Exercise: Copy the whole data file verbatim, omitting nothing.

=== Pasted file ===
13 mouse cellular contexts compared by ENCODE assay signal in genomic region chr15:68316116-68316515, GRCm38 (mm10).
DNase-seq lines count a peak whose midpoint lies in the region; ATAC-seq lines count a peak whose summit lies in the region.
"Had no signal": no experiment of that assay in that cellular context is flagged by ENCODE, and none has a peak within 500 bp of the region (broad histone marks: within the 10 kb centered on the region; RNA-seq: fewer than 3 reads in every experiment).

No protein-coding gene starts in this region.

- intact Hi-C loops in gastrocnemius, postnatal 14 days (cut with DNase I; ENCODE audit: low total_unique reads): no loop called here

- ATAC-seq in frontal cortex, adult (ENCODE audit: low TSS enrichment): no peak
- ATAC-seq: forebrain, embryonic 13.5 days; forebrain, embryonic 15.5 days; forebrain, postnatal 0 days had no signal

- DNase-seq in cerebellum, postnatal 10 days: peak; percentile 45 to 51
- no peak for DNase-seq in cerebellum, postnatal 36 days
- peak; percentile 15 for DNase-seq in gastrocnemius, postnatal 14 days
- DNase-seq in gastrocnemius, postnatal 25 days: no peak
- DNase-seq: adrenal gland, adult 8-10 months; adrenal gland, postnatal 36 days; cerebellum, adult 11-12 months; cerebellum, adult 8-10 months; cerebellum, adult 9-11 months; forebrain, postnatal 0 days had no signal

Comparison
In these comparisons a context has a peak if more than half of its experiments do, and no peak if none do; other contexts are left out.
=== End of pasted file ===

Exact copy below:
13 mouse cellular contexts compared by ENCODE assay signal in genomic region chr15:68316116-68316515, GRCm38 (mm10).
DNase-seq lines count a peak whose midpoint lies in the region; ATAC-seq lines count a peak whose summit lies in the region.
"Had no signal": no experiment of that assay in that cellular context is flagged by ENCODE, and none has a peak within 500 bp of the region (broad histone marks: within the 10 kb centered on the region; RNA-seq: fewer than 3 reads in every experiment).

No protein-coding gene starts in this region.

- intact Hi-C loops in gastrocnemius, postnatal 14 days (cut with DNase I; ENCODE audit: low total_unique reads): no loop called here

- ATAC-seq in frontal cortex, adult (ENCODE audit: low TSS enrichment): no peak
- ATAC-seq: forebrain, embryonic 13.5 days; forebrain, embryonic 15.5 days; forebrain, postnatal 0 days had no signal

- DNase-seq in cerebellum, postnatal 10 days: peak; percentile 45 to 51
- no peak for DNase-seq in cerebellum, postnatal 36 days
- peak; percentile 15 for DNase-seq in gastrocnemius, postnatal 14 days
- DNase-seq in gastrocnemius, postnatal 25 days: no peak
- DNase-seq: adrenal gland, adult 8-10 months; adrenal gland, postnatal 36 days; cerebellum, adult 11-12 months; cerebellum, adult 8-10 months; cerebellum, adult 9-11 months; forebrain, postnatal 0 days had no signal

Comparison
In these comparisons a context has a peak if more than half of its experiments do, and no peak if none do; other contexts are left out.